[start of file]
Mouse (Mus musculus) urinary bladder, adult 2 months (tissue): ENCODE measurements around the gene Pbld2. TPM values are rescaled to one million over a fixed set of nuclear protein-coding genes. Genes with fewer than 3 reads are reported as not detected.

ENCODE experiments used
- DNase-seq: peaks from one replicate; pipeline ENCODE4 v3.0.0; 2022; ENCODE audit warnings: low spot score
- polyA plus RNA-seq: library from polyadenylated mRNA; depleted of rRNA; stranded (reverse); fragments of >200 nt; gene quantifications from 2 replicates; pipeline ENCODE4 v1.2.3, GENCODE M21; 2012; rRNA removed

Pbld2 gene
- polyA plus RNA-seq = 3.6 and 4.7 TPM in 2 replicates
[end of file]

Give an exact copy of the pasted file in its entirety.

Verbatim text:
Mouse (Mus musculus) urinary bladder, adult 2 months (tissue): ENCODE measurements around the gene Pbld2. TPM values are rescaled to one million over a fixed set of nuclear protein-coding genes. Genes with fewer than 3 reads are reported as not detected.

ENCODE experiments used
- DNase-seq: peaks from one replicate; pipeline ENCODE4 v3.0.0; 2022; ENCODE audit warnings: low spot score
- polyA plus RNA-seq: library from polyadenylated mRNA; depleted of rRNA; stranded (reverse); fragments of >200 nt; gene quantifications from 2 replicates; pipeline ENCODE4 v1.2.3, GENCODE M21; 2012; rRNA removed

Pbld2 gene
- polyA plus RNA-seq = 3.6 and 4.7 TPM in 2 replicates